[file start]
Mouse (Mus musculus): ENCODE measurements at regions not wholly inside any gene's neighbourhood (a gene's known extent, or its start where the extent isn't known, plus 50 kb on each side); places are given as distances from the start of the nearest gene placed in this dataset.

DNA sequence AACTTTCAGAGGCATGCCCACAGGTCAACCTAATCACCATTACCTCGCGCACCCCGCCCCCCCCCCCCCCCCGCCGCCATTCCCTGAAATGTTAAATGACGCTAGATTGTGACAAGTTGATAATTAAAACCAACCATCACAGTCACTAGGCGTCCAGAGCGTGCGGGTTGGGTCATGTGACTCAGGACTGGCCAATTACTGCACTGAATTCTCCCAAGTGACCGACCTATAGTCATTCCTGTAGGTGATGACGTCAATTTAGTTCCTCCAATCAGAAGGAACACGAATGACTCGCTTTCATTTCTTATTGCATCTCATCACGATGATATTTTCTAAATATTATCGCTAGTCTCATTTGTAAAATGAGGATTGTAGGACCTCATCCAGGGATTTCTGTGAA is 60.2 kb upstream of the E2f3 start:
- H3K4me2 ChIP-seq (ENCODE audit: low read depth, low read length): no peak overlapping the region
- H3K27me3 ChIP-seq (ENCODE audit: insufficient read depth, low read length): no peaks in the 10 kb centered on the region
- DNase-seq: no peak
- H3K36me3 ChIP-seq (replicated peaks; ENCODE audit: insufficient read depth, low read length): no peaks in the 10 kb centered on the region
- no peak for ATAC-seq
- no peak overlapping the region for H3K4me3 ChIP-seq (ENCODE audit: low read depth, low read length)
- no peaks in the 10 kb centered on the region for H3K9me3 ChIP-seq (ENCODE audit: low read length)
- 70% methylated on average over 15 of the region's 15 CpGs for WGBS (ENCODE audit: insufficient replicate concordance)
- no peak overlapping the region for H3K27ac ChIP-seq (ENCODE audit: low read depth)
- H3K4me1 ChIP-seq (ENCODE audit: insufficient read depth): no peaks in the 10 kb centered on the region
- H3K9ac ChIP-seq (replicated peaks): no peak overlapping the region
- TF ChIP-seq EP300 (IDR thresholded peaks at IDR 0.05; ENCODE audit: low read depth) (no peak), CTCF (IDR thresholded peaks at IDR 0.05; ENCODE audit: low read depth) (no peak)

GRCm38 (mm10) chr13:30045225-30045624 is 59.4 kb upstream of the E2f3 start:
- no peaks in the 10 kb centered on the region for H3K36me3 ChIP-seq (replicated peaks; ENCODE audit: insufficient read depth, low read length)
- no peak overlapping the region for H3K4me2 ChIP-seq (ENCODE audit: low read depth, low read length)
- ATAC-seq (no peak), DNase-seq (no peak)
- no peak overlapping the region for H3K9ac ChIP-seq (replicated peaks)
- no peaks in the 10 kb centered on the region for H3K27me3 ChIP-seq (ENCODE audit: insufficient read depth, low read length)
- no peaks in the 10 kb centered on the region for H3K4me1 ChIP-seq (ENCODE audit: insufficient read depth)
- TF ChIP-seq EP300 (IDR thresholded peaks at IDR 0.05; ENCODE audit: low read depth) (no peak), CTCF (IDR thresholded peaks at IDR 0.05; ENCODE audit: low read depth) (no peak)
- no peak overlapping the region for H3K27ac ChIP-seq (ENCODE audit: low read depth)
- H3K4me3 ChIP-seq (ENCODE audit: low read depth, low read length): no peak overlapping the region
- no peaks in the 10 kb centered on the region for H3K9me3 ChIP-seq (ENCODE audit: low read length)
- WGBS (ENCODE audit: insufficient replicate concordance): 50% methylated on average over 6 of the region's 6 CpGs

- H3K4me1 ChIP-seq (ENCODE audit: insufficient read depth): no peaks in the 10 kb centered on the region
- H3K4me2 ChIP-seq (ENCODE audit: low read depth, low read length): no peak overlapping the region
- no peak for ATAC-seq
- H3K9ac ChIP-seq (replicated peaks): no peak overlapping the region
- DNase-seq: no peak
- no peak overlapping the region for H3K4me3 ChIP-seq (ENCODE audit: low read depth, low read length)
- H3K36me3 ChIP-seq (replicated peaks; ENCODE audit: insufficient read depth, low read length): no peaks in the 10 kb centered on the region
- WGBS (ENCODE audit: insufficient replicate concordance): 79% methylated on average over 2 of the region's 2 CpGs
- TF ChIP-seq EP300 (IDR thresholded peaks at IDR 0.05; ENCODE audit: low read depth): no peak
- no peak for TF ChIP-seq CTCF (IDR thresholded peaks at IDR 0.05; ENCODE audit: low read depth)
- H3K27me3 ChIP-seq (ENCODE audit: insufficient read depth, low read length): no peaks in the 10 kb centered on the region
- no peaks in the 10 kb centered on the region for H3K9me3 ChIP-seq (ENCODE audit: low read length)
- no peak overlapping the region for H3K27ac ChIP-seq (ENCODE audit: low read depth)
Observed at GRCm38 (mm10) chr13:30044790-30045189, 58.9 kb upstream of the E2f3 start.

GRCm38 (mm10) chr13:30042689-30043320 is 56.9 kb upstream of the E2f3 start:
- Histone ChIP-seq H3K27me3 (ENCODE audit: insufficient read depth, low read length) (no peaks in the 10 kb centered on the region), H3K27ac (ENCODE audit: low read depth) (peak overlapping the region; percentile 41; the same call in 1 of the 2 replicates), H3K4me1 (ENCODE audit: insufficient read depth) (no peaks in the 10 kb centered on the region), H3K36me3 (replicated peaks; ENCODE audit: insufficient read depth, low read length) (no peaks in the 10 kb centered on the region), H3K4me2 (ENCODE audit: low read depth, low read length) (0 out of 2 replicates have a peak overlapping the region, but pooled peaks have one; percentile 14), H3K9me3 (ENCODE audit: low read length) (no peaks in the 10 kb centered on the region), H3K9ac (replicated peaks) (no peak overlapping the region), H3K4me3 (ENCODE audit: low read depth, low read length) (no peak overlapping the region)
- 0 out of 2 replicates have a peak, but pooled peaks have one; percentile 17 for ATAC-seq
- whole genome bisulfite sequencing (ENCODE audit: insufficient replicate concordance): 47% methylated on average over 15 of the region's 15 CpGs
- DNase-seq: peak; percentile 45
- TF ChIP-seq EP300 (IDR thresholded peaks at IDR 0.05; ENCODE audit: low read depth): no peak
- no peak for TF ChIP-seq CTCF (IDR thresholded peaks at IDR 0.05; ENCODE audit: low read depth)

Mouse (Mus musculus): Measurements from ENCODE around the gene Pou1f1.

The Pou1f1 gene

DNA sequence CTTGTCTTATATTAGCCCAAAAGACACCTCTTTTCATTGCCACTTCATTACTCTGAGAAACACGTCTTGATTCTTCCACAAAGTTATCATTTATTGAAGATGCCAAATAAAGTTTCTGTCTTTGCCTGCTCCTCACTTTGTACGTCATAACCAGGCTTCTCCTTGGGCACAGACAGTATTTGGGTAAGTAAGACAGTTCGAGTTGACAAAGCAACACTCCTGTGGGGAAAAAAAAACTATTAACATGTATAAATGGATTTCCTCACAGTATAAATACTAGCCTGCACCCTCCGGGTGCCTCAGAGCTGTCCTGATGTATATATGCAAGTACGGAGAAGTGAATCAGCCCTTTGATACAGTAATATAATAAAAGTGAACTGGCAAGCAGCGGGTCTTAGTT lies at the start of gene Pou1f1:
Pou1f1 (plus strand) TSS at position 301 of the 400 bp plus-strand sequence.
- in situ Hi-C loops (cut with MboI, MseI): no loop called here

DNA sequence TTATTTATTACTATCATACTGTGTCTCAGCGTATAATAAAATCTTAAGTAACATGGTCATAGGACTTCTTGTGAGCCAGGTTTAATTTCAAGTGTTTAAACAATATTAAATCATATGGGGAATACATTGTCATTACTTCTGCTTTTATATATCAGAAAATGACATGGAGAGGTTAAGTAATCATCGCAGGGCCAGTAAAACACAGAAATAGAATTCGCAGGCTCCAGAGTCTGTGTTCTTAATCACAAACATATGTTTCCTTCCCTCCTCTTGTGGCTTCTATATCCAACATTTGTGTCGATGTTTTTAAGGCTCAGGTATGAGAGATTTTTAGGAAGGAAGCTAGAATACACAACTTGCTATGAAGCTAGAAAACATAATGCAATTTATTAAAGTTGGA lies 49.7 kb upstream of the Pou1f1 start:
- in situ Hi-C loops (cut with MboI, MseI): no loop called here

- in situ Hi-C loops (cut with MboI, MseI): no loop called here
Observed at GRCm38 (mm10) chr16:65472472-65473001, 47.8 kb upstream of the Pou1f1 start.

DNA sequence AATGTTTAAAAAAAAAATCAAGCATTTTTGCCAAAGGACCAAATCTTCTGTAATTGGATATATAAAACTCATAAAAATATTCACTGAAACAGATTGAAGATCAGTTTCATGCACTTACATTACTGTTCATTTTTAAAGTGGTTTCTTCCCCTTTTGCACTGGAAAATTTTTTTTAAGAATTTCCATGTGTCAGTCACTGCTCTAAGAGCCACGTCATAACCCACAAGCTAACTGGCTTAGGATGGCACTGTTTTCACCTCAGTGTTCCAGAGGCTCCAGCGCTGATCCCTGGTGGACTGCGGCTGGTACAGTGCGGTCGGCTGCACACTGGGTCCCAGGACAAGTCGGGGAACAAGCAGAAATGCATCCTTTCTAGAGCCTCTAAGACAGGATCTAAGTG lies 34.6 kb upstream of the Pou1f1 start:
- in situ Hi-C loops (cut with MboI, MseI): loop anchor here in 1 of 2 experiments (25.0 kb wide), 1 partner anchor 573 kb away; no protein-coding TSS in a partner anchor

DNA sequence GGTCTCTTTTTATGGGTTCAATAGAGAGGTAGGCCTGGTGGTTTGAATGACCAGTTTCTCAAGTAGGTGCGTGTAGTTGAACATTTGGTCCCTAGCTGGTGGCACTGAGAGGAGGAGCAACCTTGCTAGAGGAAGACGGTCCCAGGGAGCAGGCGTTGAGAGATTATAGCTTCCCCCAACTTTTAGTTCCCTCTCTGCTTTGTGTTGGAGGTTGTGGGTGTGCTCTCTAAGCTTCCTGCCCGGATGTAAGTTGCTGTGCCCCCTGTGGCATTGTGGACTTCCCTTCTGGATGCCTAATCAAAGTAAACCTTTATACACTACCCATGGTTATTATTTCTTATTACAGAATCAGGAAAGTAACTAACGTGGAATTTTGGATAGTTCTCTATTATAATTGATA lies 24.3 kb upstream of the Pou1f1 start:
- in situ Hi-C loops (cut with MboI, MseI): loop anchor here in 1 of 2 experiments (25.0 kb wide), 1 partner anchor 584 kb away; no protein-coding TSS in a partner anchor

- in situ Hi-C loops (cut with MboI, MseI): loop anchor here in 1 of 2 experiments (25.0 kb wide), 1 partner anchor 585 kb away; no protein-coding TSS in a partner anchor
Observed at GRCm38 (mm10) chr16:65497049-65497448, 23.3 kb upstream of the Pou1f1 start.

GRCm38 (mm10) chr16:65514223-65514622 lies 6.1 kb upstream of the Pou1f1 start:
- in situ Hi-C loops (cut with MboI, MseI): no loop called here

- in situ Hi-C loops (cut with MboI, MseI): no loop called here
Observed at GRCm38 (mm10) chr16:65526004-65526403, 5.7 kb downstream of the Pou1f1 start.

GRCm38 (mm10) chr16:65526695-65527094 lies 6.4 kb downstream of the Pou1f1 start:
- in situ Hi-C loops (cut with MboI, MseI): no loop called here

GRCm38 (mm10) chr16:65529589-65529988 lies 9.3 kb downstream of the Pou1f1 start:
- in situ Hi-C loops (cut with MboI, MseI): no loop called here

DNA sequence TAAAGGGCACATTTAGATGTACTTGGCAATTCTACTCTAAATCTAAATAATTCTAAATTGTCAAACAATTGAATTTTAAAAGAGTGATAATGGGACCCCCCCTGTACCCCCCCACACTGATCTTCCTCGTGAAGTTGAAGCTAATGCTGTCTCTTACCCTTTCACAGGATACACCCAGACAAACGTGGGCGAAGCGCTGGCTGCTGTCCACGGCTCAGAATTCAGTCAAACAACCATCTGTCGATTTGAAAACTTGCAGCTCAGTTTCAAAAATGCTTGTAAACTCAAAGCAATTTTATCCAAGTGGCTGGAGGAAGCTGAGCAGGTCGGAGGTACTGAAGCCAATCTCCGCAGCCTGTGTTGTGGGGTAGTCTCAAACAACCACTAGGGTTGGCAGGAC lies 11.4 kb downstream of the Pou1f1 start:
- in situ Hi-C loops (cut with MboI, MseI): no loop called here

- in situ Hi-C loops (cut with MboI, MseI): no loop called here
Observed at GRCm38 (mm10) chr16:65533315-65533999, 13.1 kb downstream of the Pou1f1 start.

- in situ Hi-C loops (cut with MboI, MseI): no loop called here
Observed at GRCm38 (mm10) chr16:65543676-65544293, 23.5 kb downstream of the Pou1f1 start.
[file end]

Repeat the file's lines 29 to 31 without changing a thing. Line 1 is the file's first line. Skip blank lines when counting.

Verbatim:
- no peak for ATAC-seq
- H3K9ac ChIP-seq (replicated peaks): no peak overlapping the region
- DNase-seq: no peak